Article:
Rapid test for COVID-19 shows improved sensitivity
Since the start of the COVID-19 pandemic, researchers at MIT and the Broad Institute of MIT and Harvard, along with their collaborators at the University of Washington, Fred Hutchinson Cancer Research Center, Brigham and Women's Hospital, and the Ragon Institute, have been working on a CRISPR-based diagnostic for COVID-19 that can produce results in 30 minutes to an hour, with similar accuracy as the standard PCR diagnostics now used.
The new test, known as STOPCovid, is still in the research stage but, in principle, could be made cheaply enough that people could test themselves every day. In a study appearing in the New England Journal of Medicine, the researchers showed that on a set of patient samples, their test detected 93 percent of the positive cases as determined by PCR tests for COVID-19.
"We need rapid testing to become part of the fabric of this situation so that people can test themselves every day, which will slow down outbreak," says Omar Abudayyeh, an MIT McGovern Fellow working on the diagnostic.
Abudayyah is one of the senior authors of the study, along with Jonathan Gootenberg, a McGovern Fellow, and Feng Zhang, a core member of the Broad Institute, investigator at the MIT McGovern Institute and Howard Hughes Medical Institute, and the James and Patricia Poitras '63 Professor of Neuroscience at MIT. The first authors of the paper are MIT biological engineering graduate students Julia Joung and Alim Ladha in the Zhang lab.
A streamlined test
Zhang's laboratory began collaborating with the Abudayyeh and Gootenberg laboratory to work on the COVID-19 diagnostic soon after the SARS-CoV-2 outbreak began. They focused on making an assay, called STOPCovid, that was simple to carry out and did not require any specialized laboratory equipment. Such a test, they hoped, would be amenable to future use in point-of-care settings, such as doctors' offices, pharmacies, nursing homes, and schools.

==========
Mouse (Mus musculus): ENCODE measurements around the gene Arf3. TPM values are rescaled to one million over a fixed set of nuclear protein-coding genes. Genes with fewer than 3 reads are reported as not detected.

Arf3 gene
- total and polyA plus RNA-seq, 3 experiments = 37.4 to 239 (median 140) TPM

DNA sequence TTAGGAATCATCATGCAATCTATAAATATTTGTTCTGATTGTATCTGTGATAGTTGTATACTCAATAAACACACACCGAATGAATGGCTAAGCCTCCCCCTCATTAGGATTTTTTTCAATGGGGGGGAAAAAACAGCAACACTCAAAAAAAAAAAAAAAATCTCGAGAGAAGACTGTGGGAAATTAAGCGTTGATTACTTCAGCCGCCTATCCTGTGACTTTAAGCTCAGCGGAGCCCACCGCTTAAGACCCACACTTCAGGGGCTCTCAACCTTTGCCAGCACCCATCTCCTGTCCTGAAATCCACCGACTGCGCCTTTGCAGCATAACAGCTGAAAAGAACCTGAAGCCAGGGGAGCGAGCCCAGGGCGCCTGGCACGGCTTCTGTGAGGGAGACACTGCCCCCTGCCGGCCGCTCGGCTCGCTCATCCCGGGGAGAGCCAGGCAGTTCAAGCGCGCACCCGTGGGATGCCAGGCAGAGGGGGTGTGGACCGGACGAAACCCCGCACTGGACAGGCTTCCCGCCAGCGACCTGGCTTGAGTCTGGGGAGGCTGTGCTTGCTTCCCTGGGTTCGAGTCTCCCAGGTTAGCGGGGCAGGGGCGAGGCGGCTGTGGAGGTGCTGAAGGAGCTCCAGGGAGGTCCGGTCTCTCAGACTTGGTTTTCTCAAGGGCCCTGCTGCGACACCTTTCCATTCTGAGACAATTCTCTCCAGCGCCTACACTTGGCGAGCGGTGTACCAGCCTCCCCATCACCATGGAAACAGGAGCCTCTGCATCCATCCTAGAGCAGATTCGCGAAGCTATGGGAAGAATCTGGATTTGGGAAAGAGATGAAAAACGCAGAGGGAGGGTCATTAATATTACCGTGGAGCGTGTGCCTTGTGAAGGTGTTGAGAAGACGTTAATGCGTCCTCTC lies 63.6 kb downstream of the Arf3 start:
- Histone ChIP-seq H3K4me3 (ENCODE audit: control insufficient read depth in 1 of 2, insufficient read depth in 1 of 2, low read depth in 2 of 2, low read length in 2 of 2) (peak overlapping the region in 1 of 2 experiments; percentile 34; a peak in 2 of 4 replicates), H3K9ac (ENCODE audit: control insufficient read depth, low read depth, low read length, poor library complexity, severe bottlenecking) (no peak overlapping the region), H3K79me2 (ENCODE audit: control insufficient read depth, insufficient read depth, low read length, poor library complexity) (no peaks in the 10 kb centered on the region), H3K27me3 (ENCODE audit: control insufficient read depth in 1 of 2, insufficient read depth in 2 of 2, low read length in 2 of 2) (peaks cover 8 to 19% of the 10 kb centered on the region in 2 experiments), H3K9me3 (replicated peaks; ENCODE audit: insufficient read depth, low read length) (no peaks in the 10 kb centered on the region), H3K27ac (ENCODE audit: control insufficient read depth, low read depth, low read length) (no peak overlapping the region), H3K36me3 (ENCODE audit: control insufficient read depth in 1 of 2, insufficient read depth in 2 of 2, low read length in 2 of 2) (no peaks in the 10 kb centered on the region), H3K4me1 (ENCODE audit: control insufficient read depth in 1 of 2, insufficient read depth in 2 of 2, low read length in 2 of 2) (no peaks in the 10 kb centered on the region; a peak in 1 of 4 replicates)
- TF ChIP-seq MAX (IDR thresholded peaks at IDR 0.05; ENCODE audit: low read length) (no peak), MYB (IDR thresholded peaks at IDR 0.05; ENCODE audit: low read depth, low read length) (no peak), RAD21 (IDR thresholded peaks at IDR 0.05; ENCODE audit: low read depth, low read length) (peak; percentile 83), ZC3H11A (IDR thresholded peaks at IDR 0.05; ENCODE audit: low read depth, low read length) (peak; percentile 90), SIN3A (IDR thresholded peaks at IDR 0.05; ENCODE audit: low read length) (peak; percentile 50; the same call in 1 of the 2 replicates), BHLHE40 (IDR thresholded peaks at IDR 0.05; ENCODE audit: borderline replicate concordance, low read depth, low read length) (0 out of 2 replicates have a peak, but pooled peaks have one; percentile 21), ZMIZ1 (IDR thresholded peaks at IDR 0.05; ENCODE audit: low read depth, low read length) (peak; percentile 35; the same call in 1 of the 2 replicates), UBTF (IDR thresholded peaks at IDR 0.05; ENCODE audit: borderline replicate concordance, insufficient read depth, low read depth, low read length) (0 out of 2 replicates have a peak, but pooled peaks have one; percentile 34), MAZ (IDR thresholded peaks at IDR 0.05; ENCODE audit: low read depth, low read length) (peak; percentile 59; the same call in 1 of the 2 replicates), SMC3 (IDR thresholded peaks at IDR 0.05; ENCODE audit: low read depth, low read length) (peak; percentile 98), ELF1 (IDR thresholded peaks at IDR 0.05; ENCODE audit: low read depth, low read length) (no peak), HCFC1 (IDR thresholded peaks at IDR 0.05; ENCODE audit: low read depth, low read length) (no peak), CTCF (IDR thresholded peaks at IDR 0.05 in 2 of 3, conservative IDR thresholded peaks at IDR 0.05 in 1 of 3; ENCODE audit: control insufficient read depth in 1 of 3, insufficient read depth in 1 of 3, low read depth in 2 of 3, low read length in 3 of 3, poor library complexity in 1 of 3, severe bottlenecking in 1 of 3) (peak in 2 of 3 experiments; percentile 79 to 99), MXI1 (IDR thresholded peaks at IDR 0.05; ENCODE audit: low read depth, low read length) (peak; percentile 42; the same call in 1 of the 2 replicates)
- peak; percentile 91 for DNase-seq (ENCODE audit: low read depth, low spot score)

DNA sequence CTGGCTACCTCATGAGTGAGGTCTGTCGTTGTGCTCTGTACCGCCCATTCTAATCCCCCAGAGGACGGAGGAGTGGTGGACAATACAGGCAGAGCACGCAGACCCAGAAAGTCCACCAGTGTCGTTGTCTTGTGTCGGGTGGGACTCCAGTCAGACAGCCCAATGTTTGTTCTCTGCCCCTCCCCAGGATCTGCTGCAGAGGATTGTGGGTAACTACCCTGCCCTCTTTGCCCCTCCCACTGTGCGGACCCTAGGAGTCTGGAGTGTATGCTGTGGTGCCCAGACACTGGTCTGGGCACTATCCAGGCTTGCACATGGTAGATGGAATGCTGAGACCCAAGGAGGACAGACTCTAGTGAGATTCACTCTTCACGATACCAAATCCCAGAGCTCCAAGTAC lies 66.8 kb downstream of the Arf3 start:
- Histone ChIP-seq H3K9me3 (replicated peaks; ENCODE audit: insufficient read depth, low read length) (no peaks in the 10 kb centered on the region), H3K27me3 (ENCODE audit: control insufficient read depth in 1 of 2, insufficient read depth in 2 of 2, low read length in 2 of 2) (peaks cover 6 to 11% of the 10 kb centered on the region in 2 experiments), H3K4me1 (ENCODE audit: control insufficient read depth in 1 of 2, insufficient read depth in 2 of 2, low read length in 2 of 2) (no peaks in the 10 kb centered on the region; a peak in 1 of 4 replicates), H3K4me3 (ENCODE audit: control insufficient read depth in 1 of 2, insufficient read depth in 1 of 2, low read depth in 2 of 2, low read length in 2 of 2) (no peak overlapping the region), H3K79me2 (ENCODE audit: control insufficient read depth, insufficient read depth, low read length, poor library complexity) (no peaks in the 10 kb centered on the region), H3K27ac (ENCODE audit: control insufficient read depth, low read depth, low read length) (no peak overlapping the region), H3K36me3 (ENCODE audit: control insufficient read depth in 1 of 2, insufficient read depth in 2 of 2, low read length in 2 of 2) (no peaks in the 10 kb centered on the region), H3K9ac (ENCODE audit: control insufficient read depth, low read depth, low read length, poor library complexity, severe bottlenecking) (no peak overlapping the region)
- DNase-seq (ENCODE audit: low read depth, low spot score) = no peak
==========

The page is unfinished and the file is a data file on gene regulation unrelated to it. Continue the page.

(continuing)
"We developed STOPCovid so that everything could be done in a single step," Joung says. "A single step means the test can be potentially performed by nonexperts outside of laboratory settings."
In the new version of STOPCovid reported today, the researchers incorporated a process to concentrate the viral genetic material in a patient sample by adding magnetic beads that attract RNA, eliminating the need for expensive purification kits that are time-intensive and can be in short supply due to high demand. This concentration step boosted the test's sensitivity so that it now approaches that of PCR.
"Once we got the viral genomes onto the beads, we found that that could get us to very high levels of sensitivity," Gootenberg says.
Working with collaborators Keith Jerome at Fred Hutchinson Cancer Research Center and Alex Greninger at the University of Washington, the researchers tested STOPCovid on 402 patient samples—202 positive and 200 negative—and found that the new test detected 93 percent of the positive cases as determined by the standard CDC PCR test.
"Seeing STOPCovid working on actual patient samples was really gratifying," Ladha says.
They also showed, working with Ann Woolley and Deb Hung at Brigham and Women's Hospital, that the STOPCovid test works on samples taken using the less invasive anterior nares swab. They are now testing it with saliva samples, which could make at-home tests even easier to perform. The researchers are continuing to develop the test with the hope of delivering it to end users to help fight the COVID-19 pandemic.
"The goal is to make this test easy to use and sensitive, so that we can tell whether or not someone is carrying the virus as early as possible," Zhang says.